On the Table

Richard Gere plays a congressman who invites his brother and their wives out to dinner to discuss a crime committeed by their sons.

An observation while watching The Dinner is how little of it actually takes place at dinner. Every time the four main characters try to enjoy their meal, one of them gets up and the conversation halts. So, too, does the flow of the movie. And therefore the quality of the movie. In fact, it’s hard to tell who’s more distracted – the characters who can’t sit still, or writer/director Oren Moverman’s story, which is all over the place and only occasionally moves in the direction it’s supposed to move: forward.

The premise, based on a book by Herman Koch, is intriguing: Misanthrope Paul (Steve Coogan) is dreading having dinner at a posh restaurant with his brother Stan (Richard Gere) and Stan’s wife, Katelyn (Rebecca Hall). Paul’s wife, Claire (Laura Linney), is more reasonable about the invitation, citing Stan’s willingness to pay and the importance Stan emphasized when asking to have the dinner.

It turns out Stan has good reason: A short time ago, Stan’s son Rick (Seamus Davey-Fitzpatrick) and Paul’s son, Michael (Charlie Plummer), assaulted a homeless woman inside a glass-enclosed ATM kiosk. It’s the kind of thing that dumb, spoiled and entitled rich kids do, and sadly sometimes get away with, which is really the central dilemma here: Should the parents allow their children to get away with it, knowing prison time is the likely alternative? Complicating matters are Stan’s political aspirations and Paul’s mental instability.

As a creative flourish, Moverman includes the stages of the meal with on-screen titles (from “aperitif” to “digestif”), but in no way does this reflect the content or themes of the film. In a better movie, these stages would’ve been indicative of the pace of the story. But there is no pace to the story. Moverman is so all over the place with Stan’s distractions, Paul’s personal history and even Stan’s ex-wife’s (Chloe Sevigny) story that the reason Stan wanted the dinner in the first place – to discuss their sons’ crime – is buried in a second-act reveal that is gradually (i.e. undramatically) exposed.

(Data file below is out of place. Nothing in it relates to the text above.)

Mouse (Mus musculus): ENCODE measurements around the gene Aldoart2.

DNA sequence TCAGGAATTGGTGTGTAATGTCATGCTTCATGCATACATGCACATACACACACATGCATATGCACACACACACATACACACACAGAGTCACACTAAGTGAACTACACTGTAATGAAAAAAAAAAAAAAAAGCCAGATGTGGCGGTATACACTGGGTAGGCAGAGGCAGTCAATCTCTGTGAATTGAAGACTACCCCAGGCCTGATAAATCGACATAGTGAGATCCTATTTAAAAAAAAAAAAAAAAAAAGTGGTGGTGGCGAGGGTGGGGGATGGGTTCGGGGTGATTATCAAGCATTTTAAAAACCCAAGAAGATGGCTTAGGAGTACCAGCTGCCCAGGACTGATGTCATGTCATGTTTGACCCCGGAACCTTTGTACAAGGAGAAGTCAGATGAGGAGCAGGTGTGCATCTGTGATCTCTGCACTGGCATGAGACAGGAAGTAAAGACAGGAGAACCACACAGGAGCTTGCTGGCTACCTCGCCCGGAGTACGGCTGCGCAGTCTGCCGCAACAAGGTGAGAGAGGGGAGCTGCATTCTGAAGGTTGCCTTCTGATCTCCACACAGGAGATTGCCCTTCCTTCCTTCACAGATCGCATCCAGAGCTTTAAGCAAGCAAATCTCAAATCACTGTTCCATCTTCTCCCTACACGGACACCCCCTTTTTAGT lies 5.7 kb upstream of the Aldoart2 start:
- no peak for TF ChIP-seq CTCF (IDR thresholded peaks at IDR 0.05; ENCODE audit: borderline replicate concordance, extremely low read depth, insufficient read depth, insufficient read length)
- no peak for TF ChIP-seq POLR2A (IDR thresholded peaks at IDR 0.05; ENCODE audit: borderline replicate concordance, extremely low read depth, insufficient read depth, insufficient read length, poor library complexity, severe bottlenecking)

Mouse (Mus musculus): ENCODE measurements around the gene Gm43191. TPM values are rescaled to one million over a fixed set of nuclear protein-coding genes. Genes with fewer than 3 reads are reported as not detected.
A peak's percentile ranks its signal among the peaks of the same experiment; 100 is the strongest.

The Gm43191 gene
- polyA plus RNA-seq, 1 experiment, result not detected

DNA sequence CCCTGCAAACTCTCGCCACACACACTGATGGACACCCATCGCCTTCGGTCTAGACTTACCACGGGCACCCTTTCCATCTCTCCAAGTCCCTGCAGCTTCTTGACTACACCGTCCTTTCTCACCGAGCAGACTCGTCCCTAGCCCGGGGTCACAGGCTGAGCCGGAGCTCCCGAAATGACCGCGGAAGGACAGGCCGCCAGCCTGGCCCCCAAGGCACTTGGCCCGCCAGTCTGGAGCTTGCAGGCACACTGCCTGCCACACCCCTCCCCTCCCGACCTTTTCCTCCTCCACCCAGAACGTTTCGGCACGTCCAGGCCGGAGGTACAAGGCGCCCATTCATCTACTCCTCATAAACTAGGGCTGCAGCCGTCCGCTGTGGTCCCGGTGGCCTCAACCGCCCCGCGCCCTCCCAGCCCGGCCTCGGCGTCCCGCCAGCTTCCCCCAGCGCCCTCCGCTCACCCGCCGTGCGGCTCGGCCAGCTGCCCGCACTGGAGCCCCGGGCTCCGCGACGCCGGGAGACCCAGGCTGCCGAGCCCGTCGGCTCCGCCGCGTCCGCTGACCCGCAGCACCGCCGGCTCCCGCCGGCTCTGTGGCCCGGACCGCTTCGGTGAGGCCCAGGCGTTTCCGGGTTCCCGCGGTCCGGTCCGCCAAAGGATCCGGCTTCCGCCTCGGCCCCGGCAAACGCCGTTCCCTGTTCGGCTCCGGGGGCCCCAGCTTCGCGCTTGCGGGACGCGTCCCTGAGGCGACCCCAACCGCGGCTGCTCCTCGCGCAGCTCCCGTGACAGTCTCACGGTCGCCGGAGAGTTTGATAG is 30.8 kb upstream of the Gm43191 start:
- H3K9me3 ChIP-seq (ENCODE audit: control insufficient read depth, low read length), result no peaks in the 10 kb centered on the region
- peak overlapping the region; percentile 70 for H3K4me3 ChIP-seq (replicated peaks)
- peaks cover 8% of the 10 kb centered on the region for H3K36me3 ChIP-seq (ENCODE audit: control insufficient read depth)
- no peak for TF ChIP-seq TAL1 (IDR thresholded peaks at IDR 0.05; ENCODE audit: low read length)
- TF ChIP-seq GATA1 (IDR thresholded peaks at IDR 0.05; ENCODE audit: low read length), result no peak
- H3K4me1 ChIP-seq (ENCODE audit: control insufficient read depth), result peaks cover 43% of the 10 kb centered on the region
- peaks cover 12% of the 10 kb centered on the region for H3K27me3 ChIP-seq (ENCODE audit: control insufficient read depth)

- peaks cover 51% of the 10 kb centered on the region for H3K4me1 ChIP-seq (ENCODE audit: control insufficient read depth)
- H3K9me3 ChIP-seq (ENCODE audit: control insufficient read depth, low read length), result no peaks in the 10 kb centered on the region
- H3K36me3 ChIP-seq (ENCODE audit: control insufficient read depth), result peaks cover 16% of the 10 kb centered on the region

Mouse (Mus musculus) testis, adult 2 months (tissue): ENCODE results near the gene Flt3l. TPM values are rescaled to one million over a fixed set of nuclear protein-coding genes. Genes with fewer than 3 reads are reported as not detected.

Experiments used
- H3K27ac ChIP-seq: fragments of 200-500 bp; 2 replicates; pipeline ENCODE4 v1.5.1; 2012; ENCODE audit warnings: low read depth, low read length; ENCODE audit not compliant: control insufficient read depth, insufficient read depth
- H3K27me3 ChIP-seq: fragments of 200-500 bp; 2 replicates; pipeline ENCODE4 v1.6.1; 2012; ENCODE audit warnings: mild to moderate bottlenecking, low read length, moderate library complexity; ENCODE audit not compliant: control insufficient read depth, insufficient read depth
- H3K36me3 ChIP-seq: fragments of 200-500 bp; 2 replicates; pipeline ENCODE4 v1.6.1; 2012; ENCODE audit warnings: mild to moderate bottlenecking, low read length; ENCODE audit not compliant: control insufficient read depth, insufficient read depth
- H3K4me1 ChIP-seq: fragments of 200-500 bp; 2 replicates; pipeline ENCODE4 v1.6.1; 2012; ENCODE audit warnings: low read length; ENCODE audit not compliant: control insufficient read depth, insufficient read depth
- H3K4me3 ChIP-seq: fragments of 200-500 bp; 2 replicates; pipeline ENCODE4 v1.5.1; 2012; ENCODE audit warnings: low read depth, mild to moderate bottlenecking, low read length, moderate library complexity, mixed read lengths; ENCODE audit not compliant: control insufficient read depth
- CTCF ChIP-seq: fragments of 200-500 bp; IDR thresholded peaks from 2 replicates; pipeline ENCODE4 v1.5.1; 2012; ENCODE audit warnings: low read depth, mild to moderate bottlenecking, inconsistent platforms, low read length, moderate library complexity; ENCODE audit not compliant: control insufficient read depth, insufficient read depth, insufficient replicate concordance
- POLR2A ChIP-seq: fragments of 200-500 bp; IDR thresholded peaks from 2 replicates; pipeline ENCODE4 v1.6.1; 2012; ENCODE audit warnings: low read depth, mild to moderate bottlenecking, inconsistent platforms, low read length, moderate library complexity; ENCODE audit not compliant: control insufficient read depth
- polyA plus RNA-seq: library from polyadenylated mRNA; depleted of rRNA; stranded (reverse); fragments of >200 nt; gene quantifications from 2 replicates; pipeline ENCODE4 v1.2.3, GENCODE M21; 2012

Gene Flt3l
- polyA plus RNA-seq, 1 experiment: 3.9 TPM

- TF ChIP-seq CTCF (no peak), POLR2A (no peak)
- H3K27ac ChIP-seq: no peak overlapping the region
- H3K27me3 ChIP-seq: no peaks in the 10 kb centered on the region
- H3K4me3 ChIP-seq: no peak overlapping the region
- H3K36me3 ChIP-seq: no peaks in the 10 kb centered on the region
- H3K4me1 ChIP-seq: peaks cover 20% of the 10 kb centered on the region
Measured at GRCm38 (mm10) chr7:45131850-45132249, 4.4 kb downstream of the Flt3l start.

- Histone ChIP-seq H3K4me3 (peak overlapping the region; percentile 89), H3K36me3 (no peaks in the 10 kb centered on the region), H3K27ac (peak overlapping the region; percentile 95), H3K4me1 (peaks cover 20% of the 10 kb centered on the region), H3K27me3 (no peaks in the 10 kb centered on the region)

This is a lot of teasing and distraction for nominal payoff. (It seems the author of the book that’s the source material here agrees: Koch did not attend the afterparty when the film screened at the 2017 Berlin Film Festival because – get this – he hated the movie.)

The personalities of the characters don’t help matters, and that’s especially troubling when the story is driven by those characters at the dinner table (plus all the distracting flashbacks). Paul, in particular, is a miserable human being.

One will naturally wonder if Steve Coogan being a comedian means he’s out of his league in his dramatic role here, and that’s possible but too simplistic. Coogan may been have trying so hard to veer away from comedy that he delves too deep into drama, and in doing so makes Paul completely unlikeable. But in fairness, his dialogue – which is not Coogan’s creation – doesn’t give Paul any endearing qualities, only sympathetic ones. We end up pitying and despising Paul, which is not ideal for a focal character.

The real shame in The Dinner not being better is that there’s a dearth of high-quality independent dramas hitting theaters these days, and that’s a problem for people who crave content outside of the mainstream. Here’s hoping such misfortune will not continue as we venture into the escapist summer months.

THE DINNER (2) Directed by Oren Moverman •Starring Richard Gere, Laura Linney, Steve Coogan • Rated R •120 min. •At Osio Theater

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